by Deepak Gupta
It's been an eventful week in consumer law and policy in Washington so far. Here are a few highlights:
- Senate confirms two new Federal Trade Commissioners -- Julie Brill and Edith Ramirez. Brill worked on a wide range of consumer-protection issues in the Vermont AG's office for two decades and was more recently head of consumer-protection in the North Carolina AG's office. She is a very pro-consumer appointment, and gives Chairman Jon Leibowitz a 3-2 majority of Democratic appointees.
- FDA launches broad crackdown on misleading food labels. The agency sent warning letters to 17 food companies, including major brands like Beech-Nut, Gerber, and Nestle.
- CFPA fights heats up. As we've been discussing for the past week, the debate in Congress over creation of an independent Consumer Financial Protection Agency has intensified, with leading Democrats blasting the proposal to put the CFPA within the Fed--a proposal at odds with rationale for the legislation in the first place. Sen. Dodd has proposed a "Bureau of Financial Protection" within Treasury. Today, Dodd equivocated, calling for an "office" rather than an agency. ("A lot of attention is being paid to what address the new consumer watchdog will have," he said, "but the critical question is 'Will this office have the authority and independence it needs?'").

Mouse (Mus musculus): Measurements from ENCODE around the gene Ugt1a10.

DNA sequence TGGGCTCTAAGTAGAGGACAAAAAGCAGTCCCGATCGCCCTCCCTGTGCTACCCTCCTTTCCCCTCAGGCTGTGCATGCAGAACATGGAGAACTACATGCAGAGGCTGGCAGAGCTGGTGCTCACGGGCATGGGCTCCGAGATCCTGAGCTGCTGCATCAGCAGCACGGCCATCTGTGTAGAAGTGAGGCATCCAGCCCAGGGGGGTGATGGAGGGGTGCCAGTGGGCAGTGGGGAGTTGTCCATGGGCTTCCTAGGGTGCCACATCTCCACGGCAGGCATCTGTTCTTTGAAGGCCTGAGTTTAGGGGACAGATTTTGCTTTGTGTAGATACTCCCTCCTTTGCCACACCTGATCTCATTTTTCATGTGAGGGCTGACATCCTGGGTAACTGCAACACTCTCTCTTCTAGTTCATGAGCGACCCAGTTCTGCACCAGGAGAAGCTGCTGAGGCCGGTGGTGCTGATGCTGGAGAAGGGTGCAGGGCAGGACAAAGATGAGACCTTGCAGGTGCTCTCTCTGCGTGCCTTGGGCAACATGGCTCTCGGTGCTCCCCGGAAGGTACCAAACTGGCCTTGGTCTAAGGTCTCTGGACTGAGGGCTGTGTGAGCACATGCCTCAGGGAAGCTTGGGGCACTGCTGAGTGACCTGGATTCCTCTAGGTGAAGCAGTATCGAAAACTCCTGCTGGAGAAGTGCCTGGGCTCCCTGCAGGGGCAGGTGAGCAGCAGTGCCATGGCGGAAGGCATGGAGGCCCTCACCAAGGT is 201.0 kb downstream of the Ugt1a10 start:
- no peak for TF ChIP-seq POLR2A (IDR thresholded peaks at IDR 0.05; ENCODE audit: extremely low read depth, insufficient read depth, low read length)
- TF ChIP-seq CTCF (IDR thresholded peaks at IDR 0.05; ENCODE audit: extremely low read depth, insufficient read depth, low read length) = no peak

- New rules on FreeCreditReport.com and similar scams. Using its authority under the Credit CARD Act of 2009, the FTC has issued new rules that don't ban the scams entirely, but require prominent disclosures letting people know that they can get the same information for free at annualcreditreport.com. The web rules go into effect on April, but companies have until September 1 to modify their dceptive TV ads. It's about time; I've known several otherwise saavy people who have fallen victim to this scam.
- Court rejects Honda coupon settlement. Agreeing with objections filed by Public Citizen and 26 state AGs, a federal district court in California rejected a nationwide coupon settlement over claims that Honda misled its customers about the Civic Hybrid's fuel economy.